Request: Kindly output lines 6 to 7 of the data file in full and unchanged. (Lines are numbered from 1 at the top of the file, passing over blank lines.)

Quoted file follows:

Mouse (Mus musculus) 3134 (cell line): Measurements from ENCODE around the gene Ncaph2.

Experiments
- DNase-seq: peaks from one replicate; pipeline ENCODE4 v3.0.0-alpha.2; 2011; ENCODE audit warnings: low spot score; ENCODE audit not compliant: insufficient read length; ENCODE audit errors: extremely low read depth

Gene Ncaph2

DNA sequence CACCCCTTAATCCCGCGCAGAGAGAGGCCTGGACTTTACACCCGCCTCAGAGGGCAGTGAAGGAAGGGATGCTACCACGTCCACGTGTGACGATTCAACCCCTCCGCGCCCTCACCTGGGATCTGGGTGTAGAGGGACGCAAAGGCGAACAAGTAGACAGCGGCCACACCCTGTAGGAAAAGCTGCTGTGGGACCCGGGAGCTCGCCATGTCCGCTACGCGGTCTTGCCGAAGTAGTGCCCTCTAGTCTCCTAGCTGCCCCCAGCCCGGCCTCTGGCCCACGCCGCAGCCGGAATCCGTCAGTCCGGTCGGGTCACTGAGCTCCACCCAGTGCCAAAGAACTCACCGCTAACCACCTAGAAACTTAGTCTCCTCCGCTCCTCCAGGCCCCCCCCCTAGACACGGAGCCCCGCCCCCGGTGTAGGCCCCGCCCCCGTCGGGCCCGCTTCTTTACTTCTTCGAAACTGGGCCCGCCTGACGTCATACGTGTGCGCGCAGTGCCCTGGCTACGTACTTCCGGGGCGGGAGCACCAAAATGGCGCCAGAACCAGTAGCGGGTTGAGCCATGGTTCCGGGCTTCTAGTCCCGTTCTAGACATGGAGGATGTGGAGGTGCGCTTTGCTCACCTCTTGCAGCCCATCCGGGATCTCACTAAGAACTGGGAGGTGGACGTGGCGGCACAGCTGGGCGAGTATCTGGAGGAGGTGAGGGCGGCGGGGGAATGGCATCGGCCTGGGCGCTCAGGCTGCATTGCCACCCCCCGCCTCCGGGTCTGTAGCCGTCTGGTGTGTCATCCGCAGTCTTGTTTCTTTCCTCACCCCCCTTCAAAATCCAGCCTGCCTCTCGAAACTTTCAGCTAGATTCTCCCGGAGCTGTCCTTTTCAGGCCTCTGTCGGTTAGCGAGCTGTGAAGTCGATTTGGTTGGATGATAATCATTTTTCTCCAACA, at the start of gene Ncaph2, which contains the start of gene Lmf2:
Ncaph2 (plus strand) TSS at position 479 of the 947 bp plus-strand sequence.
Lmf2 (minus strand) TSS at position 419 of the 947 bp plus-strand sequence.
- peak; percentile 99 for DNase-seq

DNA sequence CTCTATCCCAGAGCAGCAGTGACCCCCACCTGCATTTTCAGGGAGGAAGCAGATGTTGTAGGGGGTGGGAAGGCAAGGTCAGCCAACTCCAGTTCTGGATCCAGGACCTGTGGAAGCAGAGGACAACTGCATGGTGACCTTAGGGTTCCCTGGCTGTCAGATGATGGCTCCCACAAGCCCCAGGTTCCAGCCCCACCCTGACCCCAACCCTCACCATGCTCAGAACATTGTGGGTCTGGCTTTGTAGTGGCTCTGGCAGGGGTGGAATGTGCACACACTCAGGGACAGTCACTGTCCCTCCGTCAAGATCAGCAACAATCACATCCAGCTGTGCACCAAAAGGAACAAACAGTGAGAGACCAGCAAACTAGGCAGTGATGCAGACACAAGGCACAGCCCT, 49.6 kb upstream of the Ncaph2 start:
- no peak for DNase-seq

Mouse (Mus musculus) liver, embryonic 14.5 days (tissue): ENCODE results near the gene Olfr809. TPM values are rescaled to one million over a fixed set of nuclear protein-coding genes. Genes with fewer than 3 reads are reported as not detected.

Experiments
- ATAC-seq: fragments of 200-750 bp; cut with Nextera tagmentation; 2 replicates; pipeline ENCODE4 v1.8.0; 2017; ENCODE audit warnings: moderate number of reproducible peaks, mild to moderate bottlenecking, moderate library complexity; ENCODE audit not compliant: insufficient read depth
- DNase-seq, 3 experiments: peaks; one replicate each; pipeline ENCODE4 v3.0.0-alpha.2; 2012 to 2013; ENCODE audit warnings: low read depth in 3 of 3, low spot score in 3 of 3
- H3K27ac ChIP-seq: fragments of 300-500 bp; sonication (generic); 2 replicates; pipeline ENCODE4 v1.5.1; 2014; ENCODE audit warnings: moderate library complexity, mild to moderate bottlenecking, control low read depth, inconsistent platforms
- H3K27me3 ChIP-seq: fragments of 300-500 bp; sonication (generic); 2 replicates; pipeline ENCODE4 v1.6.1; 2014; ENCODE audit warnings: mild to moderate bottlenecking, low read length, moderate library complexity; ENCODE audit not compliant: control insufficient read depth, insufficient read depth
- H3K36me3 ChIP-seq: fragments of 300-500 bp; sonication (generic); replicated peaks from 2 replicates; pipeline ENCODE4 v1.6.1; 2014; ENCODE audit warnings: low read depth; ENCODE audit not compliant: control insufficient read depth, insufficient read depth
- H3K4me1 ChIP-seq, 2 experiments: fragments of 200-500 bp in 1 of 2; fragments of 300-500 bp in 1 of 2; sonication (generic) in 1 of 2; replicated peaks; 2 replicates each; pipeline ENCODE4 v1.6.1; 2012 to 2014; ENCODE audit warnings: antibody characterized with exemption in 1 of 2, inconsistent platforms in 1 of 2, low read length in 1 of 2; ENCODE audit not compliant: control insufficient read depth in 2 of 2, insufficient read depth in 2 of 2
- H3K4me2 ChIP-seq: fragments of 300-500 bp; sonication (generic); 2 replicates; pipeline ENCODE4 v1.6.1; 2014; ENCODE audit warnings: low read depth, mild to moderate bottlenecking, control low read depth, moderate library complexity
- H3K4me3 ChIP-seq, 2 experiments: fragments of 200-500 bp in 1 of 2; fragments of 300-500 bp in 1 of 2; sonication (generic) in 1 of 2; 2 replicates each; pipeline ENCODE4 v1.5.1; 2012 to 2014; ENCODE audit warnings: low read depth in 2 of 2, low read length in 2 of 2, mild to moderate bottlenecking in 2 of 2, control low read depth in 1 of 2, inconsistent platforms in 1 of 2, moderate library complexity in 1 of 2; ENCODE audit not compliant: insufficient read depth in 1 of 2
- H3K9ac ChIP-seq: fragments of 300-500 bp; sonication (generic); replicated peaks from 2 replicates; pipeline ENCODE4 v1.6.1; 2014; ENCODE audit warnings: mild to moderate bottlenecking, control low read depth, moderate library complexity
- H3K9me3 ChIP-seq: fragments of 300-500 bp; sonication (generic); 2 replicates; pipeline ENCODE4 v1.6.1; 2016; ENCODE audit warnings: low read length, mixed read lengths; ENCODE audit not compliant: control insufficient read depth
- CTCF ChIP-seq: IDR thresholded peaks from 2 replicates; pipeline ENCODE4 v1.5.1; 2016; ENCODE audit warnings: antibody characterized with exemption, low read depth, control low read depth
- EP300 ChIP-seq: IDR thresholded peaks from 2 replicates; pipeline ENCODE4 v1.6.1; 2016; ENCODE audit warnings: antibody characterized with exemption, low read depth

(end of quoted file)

Ncaph2 (plus strand) TSS at position 479 of the 947 bp plus-strand sequence.
Lmf2 (minus strand) TSS at position 419 of the 947 bp plus-strand sequence.